Let’s take a look at csSocketManager, it’s in charge of obfuscating packets before sending to the server and de-obfuscating packets from the server. You’ll notice there’s an EKey and an FEKey. I’m only going to be talking about the EKey today but the FEKey is used when switching from the login server to the shard server (the actual game server.) In the constructor you can actually see the default key that’s set.

They use Marshal to convert the string into an array of bytes and then into a long int (8 bytes long.) We can actually see what this key is used for over in Encrypt_Data()

First, Encrypt_Data() calls Encrypt_xor_64bit() with the default key, the data, and the size of the data. Encrypt_xor_64bit() looks like

It looks like a mess, but basically the default key is xor’d over the data and the size of the xor’d data is returned. After Encrypt_xor_64bit() is called, Encrypt_Data() calls Encrypt_byte_change_A() which looks like

Encrypt_byte_change_A() swaps some bytes around in an easily reversible way and returns the amount of bytes swapped.

If I were to rewrite the above methods in C++, it would look like so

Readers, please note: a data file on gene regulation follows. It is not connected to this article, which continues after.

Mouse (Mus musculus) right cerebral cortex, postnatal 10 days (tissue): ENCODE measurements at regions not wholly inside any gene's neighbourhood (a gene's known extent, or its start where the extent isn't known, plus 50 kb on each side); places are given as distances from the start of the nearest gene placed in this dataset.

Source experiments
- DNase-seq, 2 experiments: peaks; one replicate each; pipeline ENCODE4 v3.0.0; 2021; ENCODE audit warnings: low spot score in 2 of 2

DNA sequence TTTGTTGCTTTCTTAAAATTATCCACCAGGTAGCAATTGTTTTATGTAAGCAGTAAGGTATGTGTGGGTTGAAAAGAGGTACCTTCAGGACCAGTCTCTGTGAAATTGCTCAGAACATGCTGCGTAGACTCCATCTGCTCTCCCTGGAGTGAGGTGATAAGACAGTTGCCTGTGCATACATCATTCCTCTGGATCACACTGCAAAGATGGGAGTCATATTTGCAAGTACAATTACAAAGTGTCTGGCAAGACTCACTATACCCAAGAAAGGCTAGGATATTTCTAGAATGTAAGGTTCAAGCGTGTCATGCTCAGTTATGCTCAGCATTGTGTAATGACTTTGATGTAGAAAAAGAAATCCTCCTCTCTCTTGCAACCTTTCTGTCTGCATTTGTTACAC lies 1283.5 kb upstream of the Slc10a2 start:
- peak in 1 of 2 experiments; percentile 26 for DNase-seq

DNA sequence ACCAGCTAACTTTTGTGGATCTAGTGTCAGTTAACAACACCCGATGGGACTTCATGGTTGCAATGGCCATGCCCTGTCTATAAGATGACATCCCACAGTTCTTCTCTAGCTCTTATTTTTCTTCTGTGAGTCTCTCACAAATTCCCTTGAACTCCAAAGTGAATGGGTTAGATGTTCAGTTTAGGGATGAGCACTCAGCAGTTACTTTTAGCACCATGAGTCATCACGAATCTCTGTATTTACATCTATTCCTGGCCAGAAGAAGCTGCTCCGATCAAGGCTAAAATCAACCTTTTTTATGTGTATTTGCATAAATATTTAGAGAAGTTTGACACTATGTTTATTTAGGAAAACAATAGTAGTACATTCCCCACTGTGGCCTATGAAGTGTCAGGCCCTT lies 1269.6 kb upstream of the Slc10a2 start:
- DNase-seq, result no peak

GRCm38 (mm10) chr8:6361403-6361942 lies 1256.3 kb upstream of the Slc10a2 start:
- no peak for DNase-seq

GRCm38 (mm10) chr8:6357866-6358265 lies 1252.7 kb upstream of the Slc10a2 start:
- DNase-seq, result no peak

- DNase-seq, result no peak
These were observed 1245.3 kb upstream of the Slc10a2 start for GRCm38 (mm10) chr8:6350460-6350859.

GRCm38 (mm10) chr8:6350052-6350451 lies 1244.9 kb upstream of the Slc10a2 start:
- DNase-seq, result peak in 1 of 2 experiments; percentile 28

namespace CNSocketObfuscation {
    static constexpr const char* defaultKey = "m@rQn~W#";
    static const unsigned int keyLength = 8;

    // literally C/P from the client and converted to C++ (does some byte swapping /shrug)
    int Encrypt_byte_change_A(int ERSize, uint8_t* data, int size) {
        int num = 0;
        int num2 = 0;
        int num3 = 0;

        while (num + ERSize <= size) {
            int num4 = num + num3;
            int num5 = num + (ERSize - 1 - num3);

            uint8_t b = data[num4];
            data[num4] = data[num5];
            data[num5] = b;
            num += ERSize;
            if (num3 > ERSize / 2) {
                num3 = 0;

        num2 = ERSize - (num + ERSize - size);
        return num + num2;

    int xorData(uint8_t* buffer, uint8_t* key, int size) {
        // xor every 8 bytes with 8 byte key
        for (int i = 0; i < size; i++) {
            buffer[i] ^= key[i % keyLength];

        return size;

    int encryptData(uint8_t* buffer, uint8_t* key, int size) {
        int eRSize = size % (keyLength / 2 + 1) * 2 + keyLength; // C/P from client
        int size2 = xorData(buffer, key, size);
        return Encrypt_byte_change_A(eRSize, buffer, size2);

    // we'll get back to these :eyes:
    int decryptData(uint8_t* buffer, uint8_t* key, int size);
    uint64_t createNewKey(uint64_t uTime, int32_t iv1, int32_t iv2);

Decrypting data is just as simple, just call the methods in reverse order

int decryptData(uint8_t* buffer, uint8_t* key, int size) {
    int eRSize = size % (keyLength / 2 + 1) * 2 + keyLength; // size % of 18????
    int size2 = Encrypt_byte_change_A(eRSize, buffer, size);
    return xorData(buffer, key, size2);

Packet structure

So once the data has been de-obfuscated, how is it parsed? Well, after checking what calls Decrypt_Data I find this method in cnNetworkManager.

First thing this method calls is csSocketManager.GetPacket(), which is a pretty simple method